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J Altern Complement Med. 2017 Dec;23(12):964-970. doi: 10.1089/acm.2017.0052. Epub 2017 Jun 29.

Treatment of Chemotherapy-Induced Peripheral Neuropathy in Integrative Oncology: A Survey of Acupuncture and Oriental Medicine Practitioners.

Author information

1
Oregon College of Oriental Medicine , Portland, OR.

Abstract

OBJECTIVES:

Complementary and alternative medicine is increasingly integrated into cancer care. We sought detail on the treatment of chemotherapy-induced peripheral neuropathy (CIPN) with acupuncture and oriental medicine (AOM) by surveying practitioners at integrative oncology (IO) sites across the United States.

DESIGN:

Online survey of licensed acupuncturists.

SETTING/LOCATION:

IO sites in the United States.

SUBJECTS:

Fifteen licensed acupuncturists who completed the survey between February 2014 and June 2014.

OUTCOME MEASURES:

Demographics, IO setting characteristics, AOM treatment characteristics, and practitioner-reported outcomes.

RESULTS:

Respondents reported an average of 31.3 ± 17.2 patients per week, and one-third (10.1 mean; 7.2 standard deviation [SD]) were treated for CIPN. Medical doctors (86.7%) were the most common providers with whom respondents worked. Traditional Chinese medicine style acupuncture was utilized by a majority of respondents (86.7%), and the most commonly used points were local, typically in the hands and feet, such as Ba Feng, Ba Xie, LV3, and LI4. In addition to acupuncture, nutritional advice was the most frequent auxiliary modality provided by respondents (85.7%). On average, respondents provided 12.75 ± 4.17 treatments for CIPN patients, and a majority (53%) reported treating patients once per week. Timing of the treatments relative to chemotherapy infusion was evenly distributed between "1-2 days after infusion" (60%), "at time of infusion" (53.3%), and "1-2 days before infusion" (46.7%). Sixty percent of respondents rated outcomes as "moderately successful with moderate improvement seen."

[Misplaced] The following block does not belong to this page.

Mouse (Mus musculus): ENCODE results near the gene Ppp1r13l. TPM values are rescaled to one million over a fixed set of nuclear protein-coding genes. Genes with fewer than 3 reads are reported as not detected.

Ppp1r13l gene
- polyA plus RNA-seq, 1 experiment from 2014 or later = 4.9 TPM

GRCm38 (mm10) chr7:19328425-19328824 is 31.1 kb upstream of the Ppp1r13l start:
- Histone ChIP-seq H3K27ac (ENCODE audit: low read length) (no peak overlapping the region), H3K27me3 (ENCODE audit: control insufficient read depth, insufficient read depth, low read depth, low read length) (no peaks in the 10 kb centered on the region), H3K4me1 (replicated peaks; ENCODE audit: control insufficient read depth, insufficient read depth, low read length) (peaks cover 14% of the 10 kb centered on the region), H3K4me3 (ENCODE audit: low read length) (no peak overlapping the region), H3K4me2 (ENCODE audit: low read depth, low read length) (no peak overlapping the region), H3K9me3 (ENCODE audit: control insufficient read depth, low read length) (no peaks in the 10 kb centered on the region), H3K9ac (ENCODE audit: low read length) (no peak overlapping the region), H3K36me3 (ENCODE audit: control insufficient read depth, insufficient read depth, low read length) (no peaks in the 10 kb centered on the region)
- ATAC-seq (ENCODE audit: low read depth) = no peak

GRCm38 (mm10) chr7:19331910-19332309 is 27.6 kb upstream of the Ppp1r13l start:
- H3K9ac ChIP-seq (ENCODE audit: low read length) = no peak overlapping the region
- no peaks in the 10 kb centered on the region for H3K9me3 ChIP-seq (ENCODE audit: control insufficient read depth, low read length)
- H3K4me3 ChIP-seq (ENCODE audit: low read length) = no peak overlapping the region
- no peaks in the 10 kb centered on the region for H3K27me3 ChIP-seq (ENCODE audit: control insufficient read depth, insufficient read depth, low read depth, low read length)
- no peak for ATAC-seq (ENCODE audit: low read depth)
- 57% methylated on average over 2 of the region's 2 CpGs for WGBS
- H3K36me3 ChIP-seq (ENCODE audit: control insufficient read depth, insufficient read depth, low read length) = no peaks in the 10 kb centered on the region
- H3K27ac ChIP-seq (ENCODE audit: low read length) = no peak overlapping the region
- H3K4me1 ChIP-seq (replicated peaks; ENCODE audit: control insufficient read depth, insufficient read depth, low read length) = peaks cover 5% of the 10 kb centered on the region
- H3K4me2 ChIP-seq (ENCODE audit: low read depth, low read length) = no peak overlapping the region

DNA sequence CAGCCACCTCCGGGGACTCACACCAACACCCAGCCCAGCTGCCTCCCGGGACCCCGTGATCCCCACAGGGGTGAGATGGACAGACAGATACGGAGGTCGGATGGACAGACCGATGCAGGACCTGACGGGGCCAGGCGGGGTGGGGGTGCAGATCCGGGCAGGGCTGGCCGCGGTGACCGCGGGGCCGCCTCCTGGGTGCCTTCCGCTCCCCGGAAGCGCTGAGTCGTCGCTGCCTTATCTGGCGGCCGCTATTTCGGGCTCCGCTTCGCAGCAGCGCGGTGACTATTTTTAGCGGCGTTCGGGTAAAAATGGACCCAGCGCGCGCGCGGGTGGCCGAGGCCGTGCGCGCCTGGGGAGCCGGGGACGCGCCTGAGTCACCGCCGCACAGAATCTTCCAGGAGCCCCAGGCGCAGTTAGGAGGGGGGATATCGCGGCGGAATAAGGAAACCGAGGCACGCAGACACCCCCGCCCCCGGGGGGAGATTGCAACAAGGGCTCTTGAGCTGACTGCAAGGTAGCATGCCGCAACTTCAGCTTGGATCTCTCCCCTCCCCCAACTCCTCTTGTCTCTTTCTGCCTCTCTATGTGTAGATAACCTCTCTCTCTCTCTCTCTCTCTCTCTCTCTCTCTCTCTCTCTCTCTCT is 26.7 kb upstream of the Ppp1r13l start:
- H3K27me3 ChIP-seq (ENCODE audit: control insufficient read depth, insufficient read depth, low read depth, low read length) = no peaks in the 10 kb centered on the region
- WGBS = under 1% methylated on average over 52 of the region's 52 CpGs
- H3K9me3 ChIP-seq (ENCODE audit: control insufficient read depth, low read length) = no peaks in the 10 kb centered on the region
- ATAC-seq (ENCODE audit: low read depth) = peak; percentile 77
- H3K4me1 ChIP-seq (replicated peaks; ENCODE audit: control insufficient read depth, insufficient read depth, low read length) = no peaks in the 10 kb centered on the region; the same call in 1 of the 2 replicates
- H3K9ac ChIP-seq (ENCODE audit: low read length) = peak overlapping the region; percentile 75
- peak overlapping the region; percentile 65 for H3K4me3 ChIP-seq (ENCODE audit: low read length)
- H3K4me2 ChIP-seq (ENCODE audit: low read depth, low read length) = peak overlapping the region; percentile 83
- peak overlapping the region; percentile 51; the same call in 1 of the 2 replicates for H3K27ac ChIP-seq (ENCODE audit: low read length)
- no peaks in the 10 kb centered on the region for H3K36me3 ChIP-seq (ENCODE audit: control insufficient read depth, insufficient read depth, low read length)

CONCLUSION:

This survey provides detail regarding IO sites using acupuncture for CIPN as well as real-world treatment patterns, including common point combinations, visit characteristics, and practitioner-reported outcomes. This information contributes to the emerging evidence on the use of acupuncture to address unmet needs of CIPN patients, and supports the development of best practice guidelines for the treatment of CIPN with acupuncture in the IO setting.

KEYWORDS:

acupuncture; chemotherapy-induced peripheral neuropathy; integrative oncology; neurological pain; neuropathic pain

PMID:
28661695
DOI:
10.1089/acm.2017.0052
[Indexed for MEDLINE]

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